In South Asian urban landscapes, men are everywhere. And yet we do not seem to know very much about precisely what men do in the city as men. How do men experience gender in city spaces? What are the interactional dynamics between different groups of men on city streets? How do men adjudicate between good and bad conduct in urban spaces?
From 1975 to 1979, while Cambodia was ruled by the brutal Communist Party of Kampuchea (Khmer Rouge) regime, torture, starvation, rape, and forced labor contributed to the death of at least a fifth of the country’s population. Despite the severity of these abuses, civil war and international interference prevented investigation until 2004, when protracted negotiations between the Cambodian government and the United Nations resulted in the establishment of the Extraordinary Chambers in the Courts of Cambodia (ECCC), or Khmer Rouge tribunal. The resulting trials have been well scrutinized, with many scholars seeking to weigh the results of the tribunal against the extent of the offenses.
What are the histories, constraints, and possibilities of language in relation to bodies, origins, land, colonialism, gender, war, displacement, desire, and migration? Moving across genres, memories, belongings, and borders, these luminous essays by poets, writers, and translators invite us to consider translation as a form of ethical and political love—one that requires attentive regard of an other—and a making and unmaking of self.
Children are considered to be a group of special interest by media scholars and advocates, especially because they are seen as a vulnerable group whose rights must be protected and also because they represent the future of the world, and so their education and socialisation is of particular importance. While there has been global research on children’s media practices, in India, there has been very little critical work in this area.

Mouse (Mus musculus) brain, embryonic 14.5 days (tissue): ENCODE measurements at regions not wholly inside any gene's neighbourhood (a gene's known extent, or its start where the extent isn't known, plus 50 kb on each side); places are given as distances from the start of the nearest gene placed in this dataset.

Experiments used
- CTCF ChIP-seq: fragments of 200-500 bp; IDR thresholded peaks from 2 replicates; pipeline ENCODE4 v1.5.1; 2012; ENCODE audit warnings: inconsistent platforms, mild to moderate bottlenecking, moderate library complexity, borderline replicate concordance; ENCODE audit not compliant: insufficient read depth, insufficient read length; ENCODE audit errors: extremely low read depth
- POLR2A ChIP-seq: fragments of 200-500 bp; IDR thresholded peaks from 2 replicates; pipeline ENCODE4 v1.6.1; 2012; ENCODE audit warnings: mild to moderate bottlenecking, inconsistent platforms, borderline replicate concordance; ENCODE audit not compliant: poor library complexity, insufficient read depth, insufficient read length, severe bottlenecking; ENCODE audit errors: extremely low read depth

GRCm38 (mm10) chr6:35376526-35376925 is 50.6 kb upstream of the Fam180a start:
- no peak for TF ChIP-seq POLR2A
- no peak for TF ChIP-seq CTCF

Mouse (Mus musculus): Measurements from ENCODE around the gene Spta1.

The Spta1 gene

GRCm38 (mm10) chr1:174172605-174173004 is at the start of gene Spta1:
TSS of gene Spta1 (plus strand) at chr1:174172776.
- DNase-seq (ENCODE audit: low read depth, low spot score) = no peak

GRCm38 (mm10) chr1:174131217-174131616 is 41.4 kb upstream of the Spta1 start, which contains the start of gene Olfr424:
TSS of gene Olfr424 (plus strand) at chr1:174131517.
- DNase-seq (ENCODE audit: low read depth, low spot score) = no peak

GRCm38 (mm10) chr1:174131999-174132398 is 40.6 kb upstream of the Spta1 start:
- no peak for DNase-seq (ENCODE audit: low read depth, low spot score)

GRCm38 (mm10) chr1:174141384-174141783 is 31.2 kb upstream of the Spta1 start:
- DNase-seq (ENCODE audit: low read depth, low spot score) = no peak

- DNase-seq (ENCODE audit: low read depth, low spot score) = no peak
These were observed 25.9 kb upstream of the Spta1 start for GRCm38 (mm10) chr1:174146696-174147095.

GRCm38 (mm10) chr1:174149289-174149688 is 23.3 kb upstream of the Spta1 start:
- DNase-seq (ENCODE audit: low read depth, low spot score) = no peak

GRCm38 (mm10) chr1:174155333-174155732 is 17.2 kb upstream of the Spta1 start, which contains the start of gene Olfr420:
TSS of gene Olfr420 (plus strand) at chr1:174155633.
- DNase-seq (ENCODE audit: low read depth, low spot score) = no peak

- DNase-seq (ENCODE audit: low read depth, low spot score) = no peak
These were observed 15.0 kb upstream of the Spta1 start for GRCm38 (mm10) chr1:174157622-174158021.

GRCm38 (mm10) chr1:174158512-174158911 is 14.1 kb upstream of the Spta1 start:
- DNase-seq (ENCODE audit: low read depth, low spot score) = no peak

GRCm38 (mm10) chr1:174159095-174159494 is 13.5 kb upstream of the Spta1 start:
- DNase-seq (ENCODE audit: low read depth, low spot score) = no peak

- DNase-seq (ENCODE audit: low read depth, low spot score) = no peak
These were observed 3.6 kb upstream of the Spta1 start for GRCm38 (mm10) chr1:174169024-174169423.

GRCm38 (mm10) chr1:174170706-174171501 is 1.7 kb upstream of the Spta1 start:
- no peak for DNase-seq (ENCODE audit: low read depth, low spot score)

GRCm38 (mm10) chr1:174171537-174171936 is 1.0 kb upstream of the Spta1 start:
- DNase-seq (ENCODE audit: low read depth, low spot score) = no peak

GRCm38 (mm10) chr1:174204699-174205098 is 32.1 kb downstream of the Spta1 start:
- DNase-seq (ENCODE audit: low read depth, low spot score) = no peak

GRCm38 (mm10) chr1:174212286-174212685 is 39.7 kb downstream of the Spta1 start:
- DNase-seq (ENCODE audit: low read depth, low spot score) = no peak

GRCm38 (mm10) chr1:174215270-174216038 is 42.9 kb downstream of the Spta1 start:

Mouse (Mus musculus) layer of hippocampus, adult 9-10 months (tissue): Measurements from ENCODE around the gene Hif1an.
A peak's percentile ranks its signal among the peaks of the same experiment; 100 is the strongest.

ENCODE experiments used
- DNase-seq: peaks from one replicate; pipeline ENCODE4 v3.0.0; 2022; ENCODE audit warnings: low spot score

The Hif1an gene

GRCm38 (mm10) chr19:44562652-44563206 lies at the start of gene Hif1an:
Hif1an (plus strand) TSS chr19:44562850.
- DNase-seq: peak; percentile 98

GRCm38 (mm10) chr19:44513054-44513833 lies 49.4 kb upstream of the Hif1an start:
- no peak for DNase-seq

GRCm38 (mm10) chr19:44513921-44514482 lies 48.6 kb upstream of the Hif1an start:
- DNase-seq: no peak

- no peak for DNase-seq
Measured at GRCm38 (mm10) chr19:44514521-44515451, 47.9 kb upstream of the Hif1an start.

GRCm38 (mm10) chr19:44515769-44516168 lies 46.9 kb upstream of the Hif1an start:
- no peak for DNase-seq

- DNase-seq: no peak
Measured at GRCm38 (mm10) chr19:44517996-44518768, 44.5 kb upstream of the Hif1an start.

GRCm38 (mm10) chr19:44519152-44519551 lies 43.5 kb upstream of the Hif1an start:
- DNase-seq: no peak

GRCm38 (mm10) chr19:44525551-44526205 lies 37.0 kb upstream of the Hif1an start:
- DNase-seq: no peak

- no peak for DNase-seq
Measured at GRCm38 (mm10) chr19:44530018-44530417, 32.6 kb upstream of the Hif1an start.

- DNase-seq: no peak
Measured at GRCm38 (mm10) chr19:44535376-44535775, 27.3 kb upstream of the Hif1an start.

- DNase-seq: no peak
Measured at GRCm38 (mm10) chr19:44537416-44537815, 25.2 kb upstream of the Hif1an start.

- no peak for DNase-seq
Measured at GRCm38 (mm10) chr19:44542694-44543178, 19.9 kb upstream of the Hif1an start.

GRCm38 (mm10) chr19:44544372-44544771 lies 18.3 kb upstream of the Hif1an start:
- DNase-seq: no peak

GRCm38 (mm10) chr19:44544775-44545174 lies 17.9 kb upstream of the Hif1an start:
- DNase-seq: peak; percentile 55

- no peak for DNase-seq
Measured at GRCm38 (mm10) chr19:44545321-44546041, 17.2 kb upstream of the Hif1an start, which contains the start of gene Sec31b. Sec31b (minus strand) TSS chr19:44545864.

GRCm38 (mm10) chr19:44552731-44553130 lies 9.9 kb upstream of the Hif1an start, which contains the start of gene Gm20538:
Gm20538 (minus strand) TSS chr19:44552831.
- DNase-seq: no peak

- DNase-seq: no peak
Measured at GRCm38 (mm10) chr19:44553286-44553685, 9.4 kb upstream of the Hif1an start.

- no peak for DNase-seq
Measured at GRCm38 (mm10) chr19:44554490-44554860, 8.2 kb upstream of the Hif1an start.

This is the first English translation of 2021 Suntory Literary Prize-winning author and visual anthropologist Itsushi Kawase. In this playfully-structured collection of stories and photographs, Kawase journeys from Japan to the Ethiopian streets of Gondar. Join him in Africa where he learns from a diverse cast of characters including local bards, prostitutes, musicians, priests, the homeless, spirit mediums and even a few deceptive guides. This work, translated by Jeffrey Johnson, is sure to surprise and captivate readers.
Is environmental degradation an inevitable result of economic development? Can ecosystems be restored once government officials and the public are committed to doing so? These questions are at the heart of An Ecological History of Modern China, a comprehensive account of China’s transformation since the founding of the People’s Republic from the perspective not of the economy but of the biophysical world. Examples throughout illustrate how agricultural, industrial, and urban development have affected the resilience of China’s ecosystems—their ability to withstand disturbances and additional growth—and what this means for the country’s future.
Borders have always been seen as physical lines of separation, which mark the “other” and group geographical spaces into territories and nation-States. However, can borders and borderlands also simultaneously exist as gateways for trade and commerce while being rigid institutions that disallow the movement of people from one part to another? Are some borders seen while others are only felt?